We thought it wasn’t okay to be political as a business. But we have to say this.

sunflowers and a cloudy sky

The day Joe Biden and Kamala Harris won the election, I wrote this:

I used to think it wasn’t okay to be “political” as a business. I didn’t want to offend anyone (read: I was scared of being judged).

But the truth is, organic farming is political.

Under the outgoing administration, organic standards have been attacked and reduced, and most recently the organic cost-sharing program was suddenly cut from 75% to 50% even though the bi-partisan Farm Bill directed otherwise. And that’s nothing compared to the structural inequalities and discrimination BIPOC farmers face.

The politics of food has serious implications for everyone who eats.  How we feed ourselves and each other matters. How we tend to the land matters.

Today we celebrate how the seeds we sowed, the postcards we sent, the calls we made, the money we donated — it’s all come to fruition.

There is so much work to be done, and we’re here to be part of growing change. Here’s to the work ahead: to equity and equality, to environmental action, to growing a world that nourishes our hearts as well as our bodies, from soil to soul.

Now, in the wake of an insurrection led by white supremacists, the amount of work is laid bare once again.  

As organic farmers, we see quite literally how everything is connected.  From earthworms to fungi to soil to water to plants to us to you — food connects us.  How we produce food affects the environment.  How food is accessed (or not) affects individuals and communities.  

We also see everyday how resilient, healthy farming systems grow from diversity.  How carrots and tomatoes help each other grow stronger.  How monocultures can only survive when propped up by herbicides and synthetic fertilizers, which in the end lead to degradation.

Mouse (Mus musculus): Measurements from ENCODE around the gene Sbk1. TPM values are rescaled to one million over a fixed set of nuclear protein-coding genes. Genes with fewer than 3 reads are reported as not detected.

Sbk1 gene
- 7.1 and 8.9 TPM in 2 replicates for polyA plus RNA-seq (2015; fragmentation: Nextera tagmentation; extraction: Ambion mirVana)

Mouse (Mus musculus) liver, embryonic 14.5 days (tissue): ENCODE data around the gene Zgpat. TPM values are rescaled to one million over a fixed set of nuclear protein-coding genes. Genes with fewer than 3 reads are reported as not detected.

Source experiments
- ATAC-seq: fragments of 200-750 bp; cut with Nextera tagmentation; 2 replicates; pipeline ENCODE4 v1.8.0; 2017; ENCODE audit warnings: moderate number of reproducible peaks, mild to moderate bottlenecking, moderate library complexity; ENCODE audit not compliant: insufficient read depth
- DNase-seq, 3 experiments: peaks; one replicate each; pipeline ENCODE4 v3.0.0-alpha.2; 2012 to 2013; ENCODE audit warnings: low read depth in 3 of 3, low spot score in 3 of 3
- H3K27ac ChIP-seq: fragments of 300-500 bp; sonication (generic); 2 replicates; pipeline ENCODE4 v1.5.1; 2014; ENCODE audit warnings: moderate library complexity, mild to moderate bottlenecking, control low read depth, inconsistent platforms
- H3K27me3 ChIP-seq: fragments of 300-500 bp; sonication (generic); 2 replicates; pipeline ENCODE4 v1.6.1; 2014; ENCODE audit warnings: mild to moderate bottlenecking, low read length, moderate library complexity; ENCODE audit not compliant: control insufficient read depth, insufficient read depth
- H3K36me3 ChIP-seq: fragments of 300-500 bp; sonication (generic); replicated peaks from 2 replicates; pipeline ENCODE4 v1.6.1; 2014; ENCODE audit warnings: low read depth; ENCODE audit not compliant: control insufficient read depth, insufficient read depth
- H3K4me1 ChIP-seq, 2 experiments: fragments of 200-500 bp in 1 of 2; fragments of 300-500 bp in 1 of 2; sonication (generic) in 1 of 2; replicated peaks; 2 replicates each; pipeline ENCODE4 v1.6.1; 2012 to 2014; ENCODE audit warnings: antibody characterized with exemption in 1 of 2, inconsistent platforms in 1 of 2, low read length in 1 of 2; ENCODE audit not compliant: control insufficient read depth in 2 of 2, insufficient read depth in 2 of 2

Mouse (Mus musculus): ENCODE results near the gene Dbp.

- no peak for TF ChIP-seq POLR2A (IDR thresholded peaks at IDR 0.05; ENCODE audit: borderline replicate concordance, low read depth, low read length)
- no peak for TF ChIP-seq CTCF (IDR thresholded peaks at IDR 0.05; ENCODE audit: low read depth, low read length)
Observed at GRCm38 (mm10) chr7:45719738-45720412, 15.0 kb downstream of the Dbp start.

Organic farming isn’t so different from democracy.  

It works when we create connections, tend to those connections, and show up again and again to reach the harvest together.  It works when voting is accessible by all.  

It works when we’re willing to look deeply at the places where pain has been inflicted, to listen to those who carry that pain, and to do the work of composting grief and violence and injustice into recognition, healing, and justice.  

In the spectrum of farming, industrial agriculture is the opposite of organic, trading polyculture for monoculture, cutting away diversity to make way for acres and acres of the same crop in the name of efficiency.  

White supremacy is the monoculture of society: promising to feed the world, but degrading it instead.  Promising high yields as it pollutes entire ecosystems.  

Even as I write this, I can hear the whispers of white supremacy culture telling me why I shouldn’t share these words.  That I will surely offend someone and that offense will harm my business.  That I should just stick to farming so I don’t lose my audience.  That what I’m wanting to say will not come out cleanly, and will hurt those I want to help.  

What use is a voice if it’s not spoken? 

What use is an audience if I don’t write? 

What use is this farm and our mission to make local food accessible if we’re not willing to look clearly at the systems that have brought us to this moment? 

Systems that reinforce and depend on the inequality that we purport to fight.

The ideal of perfection and getting it right before we say anything is another weight of supremacy that works to keep us from speaking and trying.